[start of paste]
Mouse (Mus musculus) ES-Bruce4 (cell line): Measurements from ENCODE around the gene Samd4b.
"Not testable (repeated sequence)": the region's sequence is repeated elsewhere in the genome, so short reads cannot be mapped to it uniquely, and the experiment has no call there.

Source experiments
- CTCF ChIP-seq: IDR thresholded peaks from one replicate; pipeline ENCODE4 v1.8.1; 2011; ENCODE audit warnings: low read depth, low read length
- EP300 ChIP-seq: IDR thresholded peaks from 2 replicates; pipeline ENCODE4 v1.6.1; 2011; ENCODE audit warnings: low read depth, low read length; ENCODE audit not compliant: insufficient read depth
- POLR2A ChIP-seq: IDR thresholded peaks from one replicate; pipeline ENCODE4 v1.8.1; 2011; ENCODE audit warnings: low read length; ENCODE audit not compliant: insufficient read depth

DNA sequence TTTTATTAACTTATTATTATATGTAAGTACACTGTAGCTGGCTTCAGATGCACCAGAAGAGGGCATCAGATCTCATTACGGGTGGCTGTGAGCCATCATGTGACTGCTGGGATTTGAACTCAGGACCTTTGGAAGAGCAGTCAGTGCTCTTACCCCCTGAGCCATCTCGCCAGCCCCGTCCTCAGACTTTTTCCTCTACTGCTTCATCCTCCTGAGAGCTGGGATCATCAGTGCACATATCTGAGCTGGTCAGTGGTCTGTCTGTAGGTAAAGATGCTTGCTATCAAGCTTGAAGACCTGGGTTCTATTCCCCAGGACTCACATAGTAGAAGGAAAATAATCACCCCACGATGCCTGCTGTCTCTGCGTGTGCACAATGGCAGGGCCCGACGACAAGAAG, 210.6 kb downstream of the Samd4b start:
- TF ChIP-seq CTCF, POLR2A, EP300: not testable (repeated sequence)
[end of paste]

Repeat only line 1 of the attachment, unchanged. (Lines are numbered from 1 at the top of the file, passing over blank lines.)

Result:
Mouse (Mus musculus) ES-Bruce4 (cell line): Measurements from ENCODE around the gene Samd4b.